Done with two Missing Manuals

I like to keep up my web design skills, but haven’t had much time or reason to do so in the past couple of years. The last time I redesigned the bookstore website, a new web design technology called CSS was just becoming mainstream. I spent some time trying to figure it out, knowing that in the long run it could help make the bookstore site simple and streamlined and robust. But the design program I use (Dreamweaver) hadn’t fully absorbed the new technology, and the books I read were more confusing than helpful, so as time pressures mounted I gave up on the idea and did things the old fashioned way.

Well, a few years have passed since then, and time has produced a better Dreamweaver and better training manuals. So I upgraded the program and bought two of the manuals, Dreamweaver 8: The Missing Manual and CSS: The Missing Manual. I really like the Missing Manual series from O’Reilly; like most O’Reilly books they are fat, but rather than devoting their length to endless technical detail they use it for extended tutorial examples that teach the major features of a language or program. It’s entertaining to me to work through the tutorials, and after several hours I’ve gained a rough working knowledge of the basics in a fairly painless fashion.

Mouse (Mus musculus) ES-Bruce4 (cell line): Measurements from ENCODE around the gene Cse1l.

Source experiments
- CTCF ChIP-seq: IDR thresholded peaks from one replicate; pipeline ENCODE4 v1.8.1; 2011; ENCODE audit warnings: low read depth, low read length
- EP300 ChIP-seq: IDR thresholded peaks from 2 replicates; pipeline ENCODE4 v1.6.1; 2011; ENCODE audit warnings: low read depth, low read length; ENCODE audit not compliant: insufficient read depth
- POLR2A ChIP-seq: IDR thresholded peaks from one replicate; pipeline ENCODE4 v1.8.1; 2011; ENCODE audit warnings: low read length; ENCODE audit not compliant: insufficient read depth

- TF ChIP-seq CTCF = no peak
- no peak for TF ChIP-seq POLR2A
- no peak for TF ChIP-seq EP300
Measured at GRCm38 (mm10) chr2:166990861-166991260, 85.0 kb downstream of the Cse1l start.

For anyone who needs to know this stuff, I especially recommend CSS: The Missing Manual. All you need in order to work the tutorial examples are a text editor and a web browser. Not much has changed in CSS since I last looked at it, but what I couldn’t puzzle out on my own this book makes crystal clear, and so I’m fairly confident that I’ll be able to use it effectively to redesign the Cumberland Books website and to develop a couple of other new websites I want to build.

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One thought on “Done with two Missing Manuals

  1. Thanks, Rick. I had dabbled with trying to learn CSS and even though I understand the principles, I thought the learning curve of all the details was too much. I started using Joomla which uses styles and dabbling with changing some of the details. The CSS Missing Manual book sounds like something I could use.

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